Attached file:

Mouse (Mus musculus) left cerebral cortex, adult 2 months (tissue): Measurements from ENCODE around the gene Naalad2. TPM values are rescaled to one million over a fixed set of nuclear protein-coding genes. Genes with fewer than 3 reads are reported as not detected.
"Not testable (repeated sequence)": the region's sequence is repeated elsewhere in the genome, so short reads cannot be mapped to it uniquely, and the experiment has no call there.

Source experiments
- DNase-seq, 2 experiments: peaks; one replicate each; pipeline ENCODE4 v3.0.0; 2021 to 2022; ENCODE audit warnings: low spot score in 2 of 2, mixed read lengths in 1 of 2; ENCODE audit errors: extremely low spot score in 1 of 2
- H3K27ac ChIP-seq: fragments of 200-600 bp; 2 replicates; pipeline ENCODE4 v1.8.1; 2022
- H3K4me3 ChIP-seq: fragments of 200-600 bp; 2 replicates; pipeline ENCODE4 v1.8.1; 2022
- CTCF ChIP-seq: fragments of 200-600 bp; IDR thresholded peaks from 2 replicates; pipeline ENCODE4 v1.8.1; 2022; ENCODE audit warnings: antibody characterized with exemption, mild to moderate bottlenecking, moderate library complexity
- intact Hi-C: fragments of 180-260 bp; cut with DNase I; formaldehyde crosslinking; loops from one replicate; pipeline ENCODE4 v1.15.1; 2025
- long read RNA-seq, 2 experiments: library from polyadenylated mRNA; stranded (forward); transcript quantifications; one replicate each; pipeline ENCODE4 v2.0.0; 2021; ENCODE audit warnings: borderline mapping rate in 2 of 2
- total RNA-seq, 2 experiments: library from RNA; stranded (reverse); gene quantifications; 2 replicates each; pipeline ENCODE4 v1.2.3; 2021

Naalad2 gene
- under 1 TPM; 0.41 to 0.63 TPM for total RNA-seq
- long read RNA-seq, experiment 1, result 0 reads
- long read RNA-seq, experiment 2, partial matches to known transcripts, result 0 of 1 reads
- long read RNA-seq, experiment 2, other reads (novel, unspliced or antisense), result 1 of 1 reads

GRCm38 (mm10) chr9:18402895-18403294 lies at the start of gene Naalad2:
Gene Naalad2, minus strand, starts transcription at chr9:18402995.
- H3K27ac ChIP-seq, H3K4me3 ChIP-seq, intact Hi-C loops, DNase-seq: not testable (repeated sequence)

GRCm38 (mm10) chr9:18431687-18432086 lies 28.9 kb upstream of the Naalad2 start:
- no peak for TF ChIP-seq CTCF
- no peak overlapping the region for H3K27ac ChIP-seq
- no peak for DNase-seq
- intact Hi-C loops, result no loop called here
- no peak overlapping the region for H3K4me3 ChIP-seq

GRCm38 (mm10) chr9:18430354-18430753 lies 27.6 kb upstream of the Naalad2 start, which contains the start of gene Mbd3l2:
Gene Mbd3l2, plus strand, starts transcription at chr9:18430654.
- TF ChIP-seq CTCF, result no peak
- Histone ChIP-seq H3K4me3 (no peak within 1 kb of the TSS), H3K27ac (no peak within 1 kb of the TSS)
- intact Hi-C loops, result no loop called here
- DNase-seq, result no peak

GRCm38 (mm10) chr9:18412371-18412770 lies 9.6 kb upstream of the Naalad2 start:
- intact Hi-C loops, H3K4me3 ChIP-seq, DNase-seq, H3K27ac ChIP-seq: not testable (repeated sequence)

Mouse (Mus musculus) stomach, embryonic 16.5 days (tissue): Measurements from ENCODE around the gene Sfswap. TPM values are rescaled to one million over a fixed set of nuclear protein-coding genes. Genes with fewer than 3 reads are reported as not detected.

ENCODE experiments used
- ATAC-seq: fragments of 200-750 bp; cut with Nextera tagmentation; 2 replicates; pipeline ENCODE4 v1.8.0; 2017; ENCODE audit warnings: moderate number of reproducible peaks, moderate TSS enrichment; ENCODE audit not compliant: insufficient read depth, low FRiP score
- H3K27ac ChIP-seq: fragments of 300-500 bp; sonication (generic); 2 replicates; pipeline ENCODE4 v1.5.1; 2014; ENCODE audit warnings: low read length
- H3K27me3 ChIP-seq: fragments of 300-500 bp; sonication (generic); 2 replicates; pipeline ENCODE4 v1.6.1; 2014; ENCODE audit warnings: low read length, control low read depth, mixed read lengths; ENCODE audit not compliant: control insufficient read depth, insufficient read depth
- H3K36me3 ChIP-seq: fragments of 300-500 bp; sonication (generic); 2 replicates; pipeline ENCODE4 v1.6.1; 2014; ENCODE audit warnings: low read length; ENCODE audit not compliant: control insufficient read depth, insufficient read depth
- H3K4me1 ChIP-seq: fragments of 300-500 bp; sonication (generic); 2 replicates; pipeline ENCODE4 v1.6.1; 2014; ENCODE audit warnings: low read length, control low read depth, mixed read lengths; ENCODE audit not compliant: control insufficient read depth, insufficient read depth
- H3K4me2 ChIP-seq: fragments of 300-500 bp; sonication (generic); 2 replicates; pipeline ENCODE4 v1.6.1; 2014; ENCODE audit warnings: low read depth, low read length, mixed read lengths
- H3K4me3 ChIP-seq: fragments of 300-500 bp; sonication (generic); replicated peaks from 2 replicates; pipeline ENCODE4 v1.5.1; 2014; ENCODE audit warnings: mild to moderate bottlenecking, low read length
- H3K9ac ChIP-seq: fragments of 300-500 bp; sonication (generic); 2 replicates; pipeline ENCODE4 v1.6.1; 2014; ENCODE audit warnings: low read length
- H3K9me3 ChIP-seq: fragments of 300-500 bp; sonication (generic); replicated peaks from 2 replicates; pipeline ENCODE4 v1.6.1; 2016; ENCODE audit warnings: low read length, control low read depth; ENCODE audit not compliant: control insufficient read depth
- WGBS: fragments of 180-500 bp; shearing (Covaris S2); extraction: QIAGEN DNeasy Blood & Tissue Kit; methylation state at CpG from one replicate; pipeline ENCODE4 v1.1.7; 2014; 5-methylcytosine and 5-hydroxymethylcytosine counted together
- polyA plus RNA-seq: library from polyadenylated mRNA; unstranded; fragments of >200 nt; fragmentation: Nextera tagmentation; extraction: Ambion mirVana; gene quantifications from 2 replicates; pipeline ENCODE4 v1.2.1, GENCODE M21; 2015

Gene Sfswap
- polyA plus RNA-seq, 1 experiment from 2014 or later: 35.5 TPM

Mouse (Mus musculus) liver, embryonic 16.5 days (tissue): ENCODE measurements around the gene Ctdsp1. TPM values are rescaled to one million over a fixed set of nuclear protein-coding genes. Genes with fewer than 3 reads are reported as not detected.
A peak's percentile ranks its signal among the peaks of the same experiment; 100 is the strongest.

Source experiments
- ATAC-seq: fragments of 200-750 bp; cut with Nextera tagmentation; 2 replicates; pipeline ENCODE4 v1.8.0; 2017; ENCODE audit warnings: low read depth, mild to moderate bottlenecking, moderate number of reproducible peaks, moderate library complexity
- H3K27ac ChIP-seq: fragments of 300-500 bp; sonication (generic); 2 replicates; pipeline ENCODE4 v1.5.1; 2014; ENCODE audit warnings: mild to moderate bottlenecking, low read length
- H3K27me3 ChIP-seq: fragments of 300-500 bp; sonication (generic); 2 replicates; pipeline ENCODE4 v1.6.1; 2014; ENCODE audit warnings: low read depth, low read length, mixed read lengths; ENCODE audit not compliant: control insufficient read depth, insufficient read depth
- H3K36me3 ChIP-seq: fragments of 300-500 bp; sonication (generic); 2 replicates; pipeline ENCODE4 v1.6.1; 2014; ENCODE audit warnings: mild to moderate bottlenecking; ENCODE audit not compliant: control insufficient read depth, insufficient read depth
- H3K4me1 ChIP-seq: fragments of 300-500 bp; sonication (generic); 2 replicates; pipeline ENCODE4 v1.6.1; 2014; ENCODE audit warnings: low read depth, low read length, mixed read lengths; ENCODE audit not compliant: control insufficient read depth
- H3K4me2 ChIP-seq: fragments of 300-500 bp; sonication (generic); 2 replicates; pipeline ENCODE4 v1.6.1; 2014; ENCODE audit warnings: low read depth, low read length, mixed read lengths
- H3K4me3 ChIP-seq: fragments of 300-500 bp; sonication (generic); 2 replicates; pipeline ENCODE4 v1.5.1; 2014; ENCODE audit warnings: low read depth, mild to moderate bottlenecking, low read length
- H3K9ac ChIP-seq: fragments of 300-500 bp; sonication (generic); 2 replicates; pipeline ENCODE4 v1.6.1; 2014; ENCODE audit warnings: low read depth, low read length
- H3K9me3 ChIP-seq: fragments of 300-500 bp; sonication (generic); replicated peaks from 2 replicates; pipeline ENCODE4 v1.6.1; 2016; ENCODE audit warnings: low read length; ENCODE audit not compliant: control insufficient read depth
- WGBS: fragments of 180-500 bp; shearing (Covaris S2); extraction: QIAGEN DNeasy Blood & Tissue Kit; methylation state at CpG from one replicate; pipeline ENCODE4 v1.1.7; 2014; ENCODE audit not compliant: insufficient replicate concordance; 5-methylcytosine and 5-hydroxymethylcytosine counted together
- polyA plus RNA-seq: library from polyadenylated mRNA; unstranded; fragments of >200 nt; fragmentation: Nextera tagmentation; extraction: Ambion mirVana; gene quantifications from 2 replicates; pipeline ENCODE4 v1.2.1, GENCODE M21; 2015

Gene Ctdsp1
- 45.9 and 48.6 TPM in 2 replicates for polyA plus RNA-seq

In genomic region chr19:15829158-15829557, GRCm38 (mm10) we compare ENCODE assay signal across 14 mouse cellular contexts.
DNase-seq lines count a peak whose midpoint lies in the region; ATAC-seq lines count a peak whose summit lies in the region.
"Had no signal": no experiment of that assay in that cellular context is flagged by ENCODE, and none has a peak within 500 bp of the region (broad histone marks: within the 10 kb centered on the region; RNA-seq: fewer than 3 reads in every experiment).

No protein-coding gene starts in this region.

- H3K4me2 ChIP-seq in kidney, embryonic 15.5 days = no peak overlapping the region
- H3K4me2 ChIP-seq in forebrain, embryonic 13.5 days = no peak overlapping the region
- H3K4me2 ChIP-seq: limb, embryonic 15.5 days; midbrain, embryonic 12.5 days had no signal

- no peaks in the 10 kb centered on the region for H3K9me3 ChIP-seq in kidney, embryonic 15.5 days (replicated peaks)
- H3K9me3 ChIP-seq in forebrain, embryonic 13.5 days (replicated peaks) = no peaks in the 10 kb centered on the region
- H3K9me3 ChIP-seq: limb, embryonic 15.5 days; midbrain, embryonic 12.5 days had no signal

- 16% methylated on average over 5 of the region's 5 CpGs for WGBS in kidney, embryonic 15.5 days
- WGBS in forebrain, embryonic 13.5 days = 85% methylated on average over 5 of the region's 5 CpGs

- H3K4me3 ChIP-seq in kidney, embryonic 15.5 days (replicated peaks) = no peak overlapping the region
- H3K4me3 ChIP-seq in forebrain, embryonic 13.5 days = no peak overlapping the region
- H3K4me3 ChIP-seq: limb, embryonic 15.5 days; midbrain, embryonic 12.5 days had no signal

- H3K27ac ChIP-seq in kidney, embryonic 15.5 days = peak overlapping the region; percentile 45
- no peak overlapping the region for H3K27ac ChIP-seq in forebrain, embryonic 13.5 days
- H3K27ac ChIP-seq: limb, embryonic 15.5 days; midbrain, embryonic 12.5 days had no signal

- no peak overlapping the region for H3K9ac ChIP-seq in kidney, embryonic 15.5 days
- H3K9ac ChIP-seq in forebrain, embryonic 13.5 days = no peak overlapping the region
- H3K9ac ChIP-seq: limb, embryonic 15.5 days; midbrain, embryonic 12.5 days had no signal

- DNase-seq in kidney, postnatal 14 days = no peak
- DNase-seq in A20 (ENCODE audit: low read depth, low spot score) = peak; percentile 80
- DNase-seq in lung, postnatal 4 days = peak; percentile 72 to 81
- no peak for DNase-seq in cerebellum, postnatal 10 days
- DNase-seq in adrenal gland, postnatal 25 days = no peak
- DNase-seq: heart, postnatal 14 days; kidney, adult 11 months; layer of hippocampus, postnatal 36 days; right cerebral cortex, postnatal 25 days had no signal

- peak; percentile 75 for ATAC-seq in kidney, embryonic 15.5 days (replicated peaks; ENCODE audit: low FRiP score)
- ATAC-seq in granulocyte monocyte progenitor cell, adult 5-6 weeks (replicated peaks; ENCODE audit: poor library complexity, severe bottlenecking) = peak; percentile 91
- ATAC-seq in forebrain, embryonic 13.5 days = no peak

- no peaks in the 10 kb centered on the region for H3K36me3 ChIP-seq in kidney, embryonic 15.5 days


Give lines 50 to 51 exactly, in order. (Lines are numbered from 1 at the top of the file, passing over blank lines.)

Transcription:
Source experiments
- ATAC-seq: fragments of 200-750 bp; cut with Nextera tagmentation; 2 replicates; pipeline ENCODE4 v1.8.0; 2017; ENCODE audit warnings: low read depth, mild to moderate bottlenecking, moderate number of reproducible peaks, moderate library complexity